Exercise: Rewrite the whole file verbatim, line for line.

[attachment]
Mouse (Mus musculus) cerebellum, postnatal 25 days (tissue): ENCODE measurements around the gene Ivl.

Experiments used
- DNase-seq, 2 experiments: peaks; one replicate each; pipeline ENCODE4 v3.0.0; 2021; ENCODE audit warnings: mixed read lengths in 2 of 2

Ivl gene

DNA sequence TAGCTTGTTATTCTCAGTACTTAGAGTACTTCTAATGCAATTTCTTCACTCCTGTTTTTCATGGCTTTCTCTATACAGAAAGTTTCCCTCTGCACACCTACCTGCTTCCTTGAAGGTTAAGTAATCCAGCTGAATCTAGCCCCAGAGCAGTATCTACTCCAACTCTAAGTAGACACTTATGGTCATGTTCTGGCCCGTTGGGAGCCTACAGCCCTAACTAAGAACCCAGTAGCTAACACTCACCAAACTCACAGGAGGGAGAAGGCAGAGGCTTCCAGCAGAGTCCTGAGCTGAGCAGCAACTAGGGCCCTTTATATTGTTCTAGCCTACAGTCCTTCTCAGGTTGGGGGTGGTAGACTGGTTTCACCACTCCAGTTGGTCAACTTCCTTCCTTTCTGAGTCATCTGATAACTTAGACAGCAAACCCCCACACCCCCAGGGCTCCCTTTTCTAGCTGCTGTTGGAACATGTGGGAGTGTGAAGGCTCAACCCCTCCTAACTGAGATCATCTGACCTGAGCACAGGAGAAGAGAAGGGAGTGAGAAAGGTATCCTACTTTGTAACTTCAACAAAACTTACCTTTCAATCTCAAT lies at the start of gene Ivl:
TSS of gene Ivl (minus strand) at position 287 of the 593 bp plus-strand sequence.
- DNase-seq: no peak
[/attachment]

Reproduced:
Mouse (Mus musculus) cerebellum, postnatal 25 days (tissue): ENCODE measurements around the gene Ivl.

Experiments used
- DNase-seq, 2 experiments: peaks; one replicate each; pipeline ENCODE4 v3.0.0; 2021; ENCODE audit warnings: mixed read lengths in 2 of 2

Ivl gene

DNA sequence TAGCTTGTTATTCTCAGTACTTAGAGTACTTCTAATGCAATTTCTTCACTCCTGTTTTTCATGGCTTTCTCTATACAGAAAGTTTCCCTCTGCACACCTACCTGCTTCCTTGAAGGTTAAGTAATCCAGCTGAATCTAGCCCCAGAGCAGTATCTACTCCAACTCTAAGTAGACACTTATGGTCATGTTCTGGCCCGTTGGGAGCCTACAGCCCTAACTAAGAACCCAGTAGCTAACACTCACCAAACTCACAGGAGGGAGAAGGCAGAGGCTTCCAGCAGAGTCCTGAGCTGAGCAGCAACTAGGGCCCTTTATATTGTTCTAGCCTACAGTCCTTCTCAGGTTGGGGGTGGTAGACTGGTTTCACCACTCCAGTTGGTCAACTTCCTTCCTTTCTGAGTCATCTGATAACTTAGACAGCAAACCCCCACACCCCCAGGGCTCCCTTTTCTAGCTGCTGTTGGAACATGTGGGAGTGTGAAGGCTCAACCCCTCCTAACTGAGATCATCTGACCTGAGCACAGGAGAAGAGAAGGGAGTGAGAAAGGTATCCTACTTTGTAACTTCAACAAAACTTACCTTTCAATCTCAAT lies at the start of gene Ivl:
TSS of gene Ivl (minus strand) at position 287 of the 593 bp plus-strand sequence.
- DNase-seq: no peak